Finals week is a bit like entering the crossroads of two magnetic fields: all of the surefire laws about the universe you thought you could rely on suddenly don't matter anymore and you feel a little queasy. I was prepared for the stress of my first college finals week, but strangely enough I found I wasn't quite prepared for my classes to actually end. No more lectures, only two weeks of student presentations and test prep? But we were just getting to the good stuff!
Alright, so maybe this feeling isn't mutual. I'm sure most of you are counting down the days until you can bust into a more wintry version of What Time Is It?, but I'm sure there are also a few who agree that the end of the semester is somewhat bittersweet. And if you're not particularly fond of your classes, you might feel vastly different towards your ExCo's.
At the beginning of the semester, I attended the ExCo fair and felt like a few magnetic fields had collided in the Root Room. Tango lessons, circus acts, comic books, film clubs, more foreign languages than you could find in the course registration catalogue; how was anyone supposed to choose? But what many don't know about the Oberlin ExCo program is that while you do choose which ExCo's you'd like, much of the rest is left up to fate. You may choose six ExCo's, but only one ExCo may choose you. Getting into an ExCo is a combination of first-come-first-serve, who would be a better fit for a class requiring experience, and showing up to every meeting until the instructor finally is pestered into adding you on the roster. (Kidding. Slightly.)
Therefore, it was due to a little bit of fate that the Fencing ExCo was the only one that didn't turn me down.
You probably know where I'm going with this. I'm smiling at you from the top of page and brandishing a sword at your screen: I never said I was subtle. The Fencing ExCo was a roaring success, and I love fencing because of it. Was that convincing enough? I LOVE FENCING!!!! There we go, that's a little better.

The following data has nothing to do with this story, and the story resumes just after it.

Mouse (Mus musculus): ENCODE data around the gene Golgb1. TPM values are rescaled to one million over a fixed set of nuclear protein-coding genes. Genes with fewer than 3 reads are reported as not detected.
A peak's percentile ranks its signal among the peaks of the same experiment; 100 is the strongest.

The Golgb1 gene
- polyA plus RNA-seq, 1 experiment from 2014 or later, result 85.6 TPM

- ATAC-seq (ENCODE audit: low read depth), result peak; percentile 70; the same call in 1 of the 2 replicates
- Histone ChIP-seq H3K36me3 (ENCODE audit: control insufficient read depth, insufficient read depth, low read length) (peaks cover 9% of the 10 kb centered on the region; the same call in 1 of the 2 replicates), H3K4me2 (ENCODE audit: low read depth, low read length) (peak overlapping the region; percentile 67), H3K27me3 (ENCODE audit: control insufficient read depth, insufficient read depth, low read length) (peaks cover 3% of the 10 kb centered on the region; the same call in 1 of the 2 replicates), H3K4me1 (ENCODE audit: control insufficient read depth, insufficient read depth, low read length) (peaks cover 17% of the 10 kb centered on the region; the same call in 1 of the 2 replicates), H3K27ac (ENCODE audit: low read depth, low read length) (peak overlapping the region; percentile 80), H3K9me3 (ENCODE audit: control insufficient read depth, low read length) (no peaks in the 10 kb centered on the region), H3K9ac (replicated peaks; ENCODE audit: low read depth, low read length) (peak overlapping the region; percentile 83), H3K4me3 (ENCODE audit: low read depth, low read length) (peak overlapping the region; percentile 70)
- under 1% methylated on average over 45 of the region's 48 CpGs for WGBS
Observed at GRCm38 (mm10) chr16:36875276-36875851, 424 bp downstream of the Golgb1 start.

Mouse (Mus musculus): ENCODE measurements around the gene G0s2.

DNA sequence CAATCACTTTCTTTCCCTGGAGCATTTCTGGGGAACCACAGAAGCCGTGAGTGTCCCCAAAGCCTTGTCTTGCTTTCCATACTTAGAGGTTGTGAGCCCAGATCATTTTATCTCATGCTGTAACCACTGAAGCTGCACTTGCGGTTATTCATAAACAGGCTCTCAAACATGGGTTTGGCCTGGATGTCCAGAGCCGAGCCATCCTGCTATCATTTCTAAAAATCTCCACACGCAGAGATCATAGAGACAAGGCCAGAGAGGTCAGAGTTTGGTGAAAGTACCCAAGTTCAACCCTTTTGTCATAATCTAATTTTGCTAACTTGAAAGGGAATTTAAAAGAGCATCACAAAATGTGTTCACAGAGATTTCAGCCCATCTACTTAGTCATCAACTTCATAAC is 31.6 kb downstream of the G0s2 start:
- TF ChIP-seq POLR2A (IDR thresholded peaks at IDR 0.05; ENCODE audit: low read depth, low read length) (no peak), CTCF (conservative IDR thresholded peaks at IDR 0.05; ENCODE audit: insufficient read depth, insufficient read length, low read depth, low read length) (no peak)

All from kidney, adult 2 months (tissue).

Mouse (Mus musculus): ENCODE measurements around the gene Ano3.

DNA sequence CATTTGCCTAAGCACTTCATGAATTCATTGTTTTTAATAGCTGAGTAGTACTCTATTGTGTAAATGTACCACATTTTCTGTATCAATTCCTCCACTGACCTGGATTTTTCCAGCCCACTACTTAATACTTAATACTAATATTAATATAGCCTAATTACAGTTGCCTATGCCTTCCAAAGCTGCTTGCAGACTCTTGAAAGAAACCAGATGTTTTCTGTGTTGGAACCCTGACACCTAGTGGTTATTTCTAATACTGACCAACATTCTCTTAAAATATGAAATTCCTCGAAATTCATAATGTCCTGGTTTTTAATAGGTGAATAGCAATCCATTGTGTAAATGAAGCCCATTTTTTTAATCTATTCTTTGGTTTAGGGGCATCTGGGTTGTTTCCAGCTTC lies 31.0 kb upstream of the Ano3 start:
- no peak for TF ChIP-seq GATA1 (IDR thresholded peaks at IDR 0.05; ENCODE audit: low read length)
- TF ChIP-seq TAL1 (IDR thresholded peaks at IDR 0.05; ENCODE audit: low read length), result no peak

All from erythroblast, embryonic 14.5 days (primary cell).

I'd be hard-pressed to say if there could be any better way to learn a sport than through the ExCo program. Learning something from other students is not only fun, it's liberating. Though I've yet to meet an Oberlin professor that fit the bill, I'm sure that at some point at my tenure year I will come across a professor who leaves the work and the enthusiasm up to their students. That was not the case in the Fencing ExCo: my two instructors were eternally patient and made sure each student was kept up-to-speed with the new skills being taught in the class. They were understanding of any conflict that prevented someone from coming to practice and offered their time outside of class to assist anyone in need of further instruction. The dedication they showed while addressing the need of every individual student in class of over thirty was truly laudable. Thanks to them, I found a sport that I truly love.
That's the best part of the ExCo program: you're given the time and space to grow into an area you might never have considered studying before. It's not a complete makeover; I am by no means an expert fencer. I have lost far more bouts than I have won, and I am definitely not boasting any newly-toned muscles. I still have sore thighs after every practice and I am still panting hard after every run. But unlike traditional classes, my grade doesn't depend on my success on the fencing strip. Imagine what college would be like if every class passed you just for enjoying yourself--finals week would be a lot less nerve-wracking, for one.
Sadly, ExCo's are indeed scheduled classes, and as this semester ends, so do they. Though our final in Fencing is a class tournament, our last day of instruction was this past Monday. Our instructors saluted us, thanked us, and brought about a group hug. I was sweaty, laughing, and a little heartbroken. When reflecting on the upcoming tournament, I also felt the familiar final exam nausea. I might not be graded on it, but failing will still hurt me. Literally.
So thank you, professors and coaches, tutors and study buddies. Take a deep breath. Fall semester be over sooner than you think, and you might even find that you'll miss it.